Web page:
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  • Print publication year: 2010
  • Online publication date: June 2012

Introduction to Part II

Summary

This world's no blot for us,

Nor blank; it means intensely, and means good:

To find its meaning is my meat and drink.

“Ay, but you don't so instigate to prayer!”

Strikes in the Prior: “when your meaning's plain

It does not say to folk – remember matins,

Or, mind you fast next Friday!” Why, for this

What need of art at all?

Robert Browning, “Fra Lippo Lippi” (1855)

W. B. Yeats famously asserted of Victorian poetry, “My generation, because it disliked Victorian rhetorical moral fervour, came to dislike all rhetoric. In France, where there was a similar movement, a poet had written, ‘Take rhetoric and wring its neck.’” Yeats had some grounds for associating Victorian poetry with rhetoric. For example, “Dover Beach” (1867), Matthew Arnold's famous meditation on the relation of erotic love to human mortality and uncertainty, has seemed forced to some readers. Walt Whitman objected to Arnold as a “dude of literature,” and the poem's diction has seemed unnecessarily fine to others. In this context “rhetoric” signifies inflated language and unearned ponderousness. Having contrasted the waves' constant breaking on shore to a steadily ebbing “sea of faith” in prior stanzas, Arnold's speaker concludes,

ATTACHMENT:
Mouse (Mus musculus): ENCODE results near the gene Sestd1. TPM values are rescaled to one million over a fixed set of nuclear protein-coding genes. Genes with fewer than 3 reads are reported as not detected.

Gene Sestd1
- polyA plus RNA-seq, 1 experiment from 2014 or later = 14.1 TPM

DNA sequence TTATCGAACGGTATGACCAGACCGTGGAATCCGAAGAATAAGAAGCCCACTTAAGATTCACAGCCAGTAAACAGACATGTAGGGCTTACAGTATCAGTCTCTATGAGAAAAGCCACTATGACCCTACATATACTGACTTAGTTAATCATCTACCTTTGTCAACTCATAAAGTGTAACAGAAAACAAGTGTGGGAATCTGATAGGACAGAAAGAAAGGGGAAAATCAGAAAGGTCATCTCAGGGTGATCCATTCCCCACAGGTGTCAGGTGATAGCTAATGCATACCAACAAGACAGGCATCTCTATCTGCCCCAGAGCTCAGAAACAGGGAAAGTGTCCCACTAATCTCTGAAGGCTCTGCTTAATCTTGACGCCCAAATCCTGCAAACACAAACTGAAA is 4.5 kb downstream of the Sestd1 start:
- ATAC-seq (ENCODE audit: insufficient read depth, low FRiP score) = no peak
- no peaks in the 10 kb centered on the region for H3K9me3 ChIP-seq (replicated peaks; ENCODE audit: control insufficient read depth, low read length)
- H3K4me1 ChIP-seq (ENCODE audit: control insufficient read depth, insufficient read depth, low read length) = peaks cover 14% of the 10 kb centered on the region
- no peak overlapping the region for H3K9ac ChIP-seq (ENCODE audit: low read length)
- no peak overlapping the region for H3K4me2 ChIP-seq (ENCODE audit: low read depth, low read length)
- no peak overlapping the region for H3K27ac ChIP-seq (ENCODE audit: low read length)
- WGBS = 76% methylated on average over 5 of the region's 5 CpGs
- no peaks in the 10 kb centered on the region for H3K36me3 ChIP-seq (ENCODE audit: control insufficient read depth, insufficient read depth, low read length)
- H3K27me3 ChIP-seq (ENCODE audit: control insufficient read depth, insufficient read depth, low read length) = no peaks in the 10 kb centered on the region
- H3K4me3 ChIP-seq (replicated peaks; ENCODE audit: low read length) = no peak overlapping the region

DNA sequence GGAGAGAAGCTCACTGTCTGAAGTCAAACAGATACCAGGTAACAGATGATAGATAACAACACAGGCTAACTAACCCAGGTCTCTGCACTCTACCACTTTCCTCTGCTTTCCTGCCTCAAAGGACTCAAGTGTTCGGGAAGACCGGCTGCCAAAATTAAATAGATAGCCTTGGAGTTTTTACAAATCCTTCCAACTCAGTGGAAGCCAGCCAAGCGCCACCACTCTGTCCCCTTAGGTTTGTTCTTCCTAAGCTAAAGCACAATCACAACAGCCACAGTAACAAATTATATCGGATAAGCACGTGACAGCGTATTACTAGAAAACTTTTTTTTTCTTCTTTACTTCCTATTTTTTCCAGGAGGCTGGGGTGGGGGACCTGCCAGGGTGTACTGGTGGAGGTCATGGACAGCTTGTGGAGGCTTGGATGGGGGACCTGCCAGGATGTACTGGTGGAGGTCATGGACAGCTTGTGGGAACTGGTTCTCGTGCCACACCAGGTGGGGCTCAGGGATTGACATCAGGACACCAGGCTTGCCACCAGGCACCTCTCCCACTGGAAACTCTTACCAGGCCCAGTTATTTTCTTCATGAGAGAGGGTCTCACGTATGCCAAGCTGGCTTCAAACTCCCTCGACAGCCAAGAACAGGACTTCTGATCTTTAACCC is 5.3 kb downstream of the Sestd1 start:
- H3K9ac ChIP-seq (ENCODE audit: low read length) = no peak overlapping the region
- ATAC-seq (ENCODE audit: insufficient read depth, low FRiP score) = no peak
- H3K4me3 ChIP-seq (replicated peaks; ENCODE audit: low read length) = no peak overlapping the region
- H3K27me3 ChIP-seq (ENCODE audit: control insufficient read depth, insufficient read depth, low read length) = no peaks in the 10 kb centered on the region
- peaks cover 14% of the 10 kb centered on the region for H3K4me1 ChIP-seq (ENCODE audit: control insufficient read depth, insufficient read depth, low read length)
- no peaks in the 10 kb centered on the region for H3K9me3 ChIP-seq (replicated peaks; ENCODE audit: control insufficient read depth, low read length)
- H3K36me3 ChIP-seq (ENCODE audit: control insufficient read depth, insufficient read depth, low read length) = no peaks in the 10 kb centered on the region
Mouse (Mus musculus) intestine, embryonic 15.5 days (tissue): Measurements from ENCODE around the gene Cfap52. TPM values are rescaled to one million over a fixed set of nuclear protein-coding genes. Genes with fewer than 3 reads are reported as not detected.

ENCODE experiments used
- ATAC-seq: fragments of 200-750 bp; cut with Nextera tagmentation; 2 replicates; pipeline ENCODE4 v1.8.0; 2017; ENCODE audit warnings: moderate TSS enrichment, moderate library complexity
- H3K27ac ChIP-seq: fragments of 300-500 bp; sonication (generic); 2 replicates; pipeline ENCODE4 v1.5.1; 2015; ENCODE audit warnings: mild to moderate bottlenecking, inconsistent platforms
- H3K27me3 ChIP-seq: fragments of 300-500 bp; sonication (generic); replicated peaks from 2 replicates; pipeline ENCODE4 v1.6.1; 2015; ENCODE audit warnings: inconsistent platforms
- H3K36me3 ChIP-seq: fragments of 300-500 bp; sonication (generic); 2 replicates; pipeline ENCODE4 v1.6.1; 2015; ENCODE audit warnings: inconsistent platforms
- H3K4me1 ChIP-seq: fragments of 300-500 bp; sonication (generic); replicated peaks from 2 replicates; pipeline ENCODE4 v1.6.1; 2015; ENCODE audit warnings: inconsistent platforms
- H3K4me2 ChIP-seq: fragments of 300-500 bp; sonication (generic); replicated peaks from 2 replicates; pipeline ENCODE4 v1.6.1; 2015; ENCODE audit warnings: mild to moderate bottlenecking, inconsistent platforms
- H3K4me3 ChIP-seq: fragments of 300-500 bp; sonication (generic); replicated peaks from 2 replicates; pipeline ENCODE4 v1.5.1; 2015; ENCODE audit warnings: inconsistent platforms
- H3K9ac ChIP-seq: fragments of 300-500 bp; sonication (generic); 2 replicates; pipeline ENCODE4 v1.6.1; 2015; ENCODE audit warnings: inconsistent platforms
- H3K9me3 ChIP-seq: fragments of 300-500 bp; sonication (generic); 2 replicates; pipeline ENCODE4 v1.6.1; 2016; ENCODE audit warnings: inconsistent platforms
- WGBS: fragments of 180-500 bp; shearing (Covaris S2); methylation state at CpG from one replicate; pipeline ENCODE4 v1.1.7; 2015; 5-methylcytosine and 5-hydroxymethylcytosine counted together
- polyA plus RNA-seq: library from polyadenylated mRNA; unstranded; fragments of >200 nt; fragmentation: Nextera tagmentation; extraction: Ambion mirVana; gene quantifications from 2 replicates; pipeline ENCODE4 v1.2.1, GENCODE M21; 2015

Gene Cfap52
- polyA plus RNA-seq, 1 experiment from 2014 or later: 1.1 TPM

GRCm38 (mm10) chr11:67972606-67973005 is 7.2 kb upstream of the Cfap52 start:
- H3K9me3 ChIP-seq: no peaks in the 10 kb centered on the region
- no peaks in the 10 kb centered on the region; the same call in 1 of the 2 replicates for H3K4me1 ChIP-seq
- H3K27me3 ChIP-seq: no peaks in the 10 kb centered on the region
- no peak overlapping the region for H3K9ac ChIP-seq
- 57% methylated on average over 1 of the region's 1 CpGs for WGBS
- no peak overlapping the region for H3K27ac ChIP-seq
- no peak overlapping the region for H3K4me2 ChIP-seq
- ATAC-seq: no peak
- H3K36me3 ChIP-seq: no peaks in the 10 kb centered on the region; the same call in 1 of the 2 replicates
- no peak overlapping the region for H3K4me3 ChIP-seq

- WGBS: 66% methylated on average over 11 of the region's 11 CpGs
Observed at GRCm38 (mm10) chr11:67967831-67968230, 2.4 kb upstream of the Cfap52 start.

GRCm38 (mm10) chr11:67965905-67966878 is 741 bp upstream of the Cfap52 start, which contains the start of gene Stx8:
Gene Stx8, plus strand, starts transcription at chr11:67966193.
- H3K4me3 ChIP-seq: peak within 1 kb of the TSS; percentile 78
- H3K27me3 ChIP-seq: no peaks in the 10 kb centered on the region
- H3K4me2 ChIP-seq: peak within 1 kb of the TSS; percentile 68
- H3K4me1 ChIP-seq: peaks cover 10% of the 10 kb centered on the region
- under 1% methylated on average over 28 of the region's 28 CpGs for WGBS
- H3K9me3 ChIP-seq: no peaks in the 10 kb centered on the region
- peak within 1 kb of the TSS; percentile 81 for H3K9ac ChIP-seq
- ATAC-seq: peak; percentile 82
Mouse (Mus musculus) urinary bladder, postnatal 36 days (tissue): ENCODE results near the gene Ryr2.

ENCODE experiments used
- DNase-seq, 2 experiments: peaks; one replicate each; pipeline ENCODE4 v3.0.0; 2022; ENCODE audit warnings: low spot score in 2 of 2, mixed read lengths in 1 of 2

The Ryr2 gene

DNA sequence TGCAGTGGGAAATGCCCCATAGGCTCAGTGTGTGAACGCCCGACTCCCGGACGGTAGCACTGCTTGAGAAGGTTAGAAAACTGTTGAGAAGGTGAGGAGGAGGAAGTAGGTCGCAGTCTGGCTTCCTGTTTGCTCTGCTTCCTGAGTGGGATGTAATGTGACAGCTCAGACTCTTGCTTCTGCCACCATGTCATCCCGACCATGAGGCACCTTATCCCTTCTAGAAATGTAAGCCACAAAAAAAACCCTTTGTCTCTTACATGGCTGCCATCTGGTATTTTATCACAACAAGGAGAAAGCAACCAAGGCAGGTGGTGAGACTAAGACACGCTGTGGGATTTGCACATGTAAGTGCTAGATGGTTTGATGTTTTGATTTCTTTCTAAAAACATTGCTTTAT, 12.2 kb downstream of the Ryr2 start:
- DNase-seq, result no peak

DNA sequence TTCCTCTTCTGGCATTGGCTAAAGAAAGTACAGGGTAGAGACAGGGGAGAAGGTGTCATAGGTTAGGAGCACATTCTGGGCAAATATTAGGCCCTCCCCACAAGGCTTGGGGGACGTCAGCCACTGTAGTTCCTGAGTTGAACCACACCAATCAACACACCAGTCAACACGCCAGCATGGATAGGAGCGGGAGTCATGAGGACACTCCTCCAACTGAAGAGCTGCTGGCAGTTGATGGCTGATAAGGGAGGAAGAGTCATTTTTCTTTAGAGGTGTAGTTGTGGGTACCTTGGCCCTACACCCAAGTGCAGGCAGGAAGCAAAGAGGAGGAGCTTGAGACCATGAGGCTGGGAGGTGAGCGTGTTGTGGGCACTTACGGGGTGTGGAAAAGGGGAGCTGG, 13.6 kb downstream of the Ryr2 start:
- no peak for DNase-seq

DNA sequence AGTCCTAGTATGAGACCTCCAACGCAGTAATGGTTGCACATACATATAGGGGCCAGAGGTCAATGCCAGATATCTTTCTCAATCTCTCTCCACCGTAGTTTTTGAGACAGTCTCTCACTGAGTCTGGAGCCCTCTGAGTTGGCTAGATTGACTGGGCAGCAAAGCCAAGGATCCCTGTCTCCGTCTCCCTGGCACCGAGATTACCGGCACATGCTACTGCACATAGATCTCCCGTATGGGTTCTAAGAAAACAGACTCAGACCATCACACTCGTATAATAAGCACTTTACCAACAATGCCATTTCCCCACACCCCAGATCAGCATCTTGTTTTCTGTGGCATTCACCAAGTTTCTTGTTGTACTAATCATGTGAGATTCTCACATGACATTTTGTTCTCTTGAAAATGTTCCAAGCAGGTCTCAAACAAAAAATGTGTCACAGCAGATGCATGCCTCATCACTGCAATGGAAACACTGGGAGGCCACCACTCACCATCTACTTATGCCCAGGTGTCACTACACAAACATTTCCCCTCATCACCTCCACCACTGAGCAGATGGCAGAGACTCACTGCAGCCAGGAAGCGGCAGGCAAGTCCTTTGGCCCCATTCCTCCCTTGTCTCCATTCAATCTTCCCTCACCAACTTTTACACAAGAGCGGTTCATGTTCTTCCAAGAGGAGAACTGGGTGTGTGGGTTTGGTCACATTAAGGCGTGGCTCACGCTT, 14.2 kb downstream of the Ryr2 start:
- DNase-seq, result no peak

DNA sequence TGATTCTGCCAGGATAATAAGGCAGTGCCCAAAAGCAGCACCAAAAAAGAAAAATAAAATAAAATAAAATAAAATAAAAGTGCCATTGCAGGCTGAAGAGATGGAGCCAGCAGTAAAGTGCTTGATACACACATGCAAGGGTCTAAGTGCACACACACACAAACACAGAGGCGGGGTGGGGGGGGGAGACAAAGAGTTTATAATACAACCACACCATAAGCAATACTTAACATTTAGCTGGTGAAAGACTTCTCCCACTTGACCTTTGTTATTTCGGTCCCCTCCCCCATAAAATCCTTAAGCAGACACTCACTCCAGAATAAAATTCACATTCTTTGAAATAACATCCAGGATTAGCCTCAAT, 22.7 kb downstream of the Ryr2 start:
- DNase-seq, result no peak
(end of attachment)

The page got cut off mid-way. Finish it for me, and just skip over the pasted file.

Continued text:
Ah, love, let us be true

To one another! for the world, which seems

To lie before us like a land of dreams,

So various, so beautiful, so new,

Hath really neither joy, nor love, nor light,

Nor certitude, nor peace, nor help for pain;

And we are here as on a darkling plain

Swept with confused alarms of struggle and flight,

Where ignorant armies clash by night.

(29–37)

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